Heart Attack Patients To Repair Heart Through Own Stem Cell
Stem Cell To Repair Heart Attack Patient's Heart
A pioneering research project aimed at reducing the number of fatalities and suffering of heart attack patients was announced by the UK Stem Cell Foundation today.
For the first time heart attack patients are to have their own stem cells injected into their hearts within a critical five hours of the attack to see if stem cells can improve quality of life and delay or prevent the onset of heart failure, a frequently seen complication of heart attacks.
The first clinical research project to be supported by the UK Stem Cell Foundation has been designed by Dr Anthony Mathur, Senior Lecturer and Consultant Cardiologist, and Professor John Martin, British Heart Foundation Chair in Cardiovascular Sciences; at Barts and the London NHS Trust and University College London respectively.
David Macauley, Chief Executive, UK Stem Cell Foundation said: "This is the first known project of its type in the UK to combine stem cell delivery to the heart with primary angioplasty - where the blocked arteries in heart attack patients are opened as quickly as possible. It addresses one of the biggest killers in the UK, 108,000 people die every year from heart attack. It is also a strategically important area for the National Health Service."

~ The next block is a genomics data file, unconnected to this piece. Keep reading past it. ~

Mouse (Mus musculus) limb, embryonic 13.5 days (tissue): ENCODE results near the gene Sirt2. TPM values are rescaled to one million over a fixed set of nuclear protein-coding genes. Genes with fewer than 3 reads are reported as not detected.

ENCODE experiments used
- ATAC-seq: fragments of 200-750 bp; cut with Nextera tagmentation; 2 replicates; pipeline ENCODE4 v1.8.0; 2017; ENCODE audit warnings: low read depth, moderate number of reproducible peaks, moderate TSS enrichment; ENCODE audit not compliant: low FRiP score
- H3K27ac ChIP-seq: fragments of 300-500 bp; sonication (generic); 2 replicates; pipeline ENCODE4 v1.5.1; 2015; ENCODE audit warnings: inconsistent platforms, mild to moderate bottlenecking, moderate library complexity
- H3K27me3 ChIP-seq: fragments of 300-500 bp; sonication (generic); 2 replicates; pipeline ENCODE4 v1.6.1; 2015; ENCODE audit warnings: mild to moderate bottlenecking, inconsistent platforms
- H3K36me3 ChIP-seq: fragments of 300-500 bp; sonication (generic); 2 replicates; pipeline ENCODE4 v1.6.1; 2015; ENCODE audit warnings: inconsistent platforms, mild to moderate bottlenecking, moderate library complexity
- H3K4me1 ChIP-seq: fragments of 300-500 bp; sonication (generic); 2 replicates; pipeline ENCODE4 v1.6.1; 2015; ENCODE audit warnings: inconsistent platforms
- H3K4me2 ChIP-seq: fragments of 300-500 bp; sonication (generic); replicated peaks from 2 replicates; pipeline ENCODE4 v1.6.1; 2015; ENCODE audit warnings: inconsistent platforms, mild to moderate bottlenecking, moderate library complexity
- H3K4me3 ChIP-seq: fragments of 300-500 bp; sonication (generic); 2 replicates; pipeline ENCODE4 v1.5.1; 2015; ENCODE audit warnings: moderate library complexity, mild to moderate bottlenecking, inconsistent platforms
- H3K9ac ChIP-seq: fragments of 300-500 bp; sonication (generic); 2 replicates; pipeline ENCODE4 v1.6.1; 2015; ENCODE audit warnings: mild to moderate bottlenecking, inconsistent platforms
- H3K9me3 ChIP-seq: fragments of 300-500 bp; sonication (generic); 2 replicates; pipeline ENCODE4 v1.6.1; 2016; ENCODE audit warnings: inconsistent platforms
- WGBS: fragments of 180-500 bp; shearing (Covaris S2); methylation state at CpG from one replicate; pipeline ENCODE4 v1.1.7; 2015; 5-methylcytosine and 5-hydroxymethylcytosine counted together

Professor Peter Weissberg, Medical Director, British Heart Foundation added "In the future, stem cells could herald a new frontier for heart patients. We welcome research that helps us understand the potential role stem cells may yet play in treating heart disease and hope that this study will compliment the BHF's existing research in this area."
Over the last decade, a shift has occurred from people dying during the acute phase of a heart attack to those eventually dying from long term effects, including heart failure.
At last estimates, 660,000 people were diagnosed with heart attacks in the UK. These figures are accompanied by a financial cost to the economy in the region of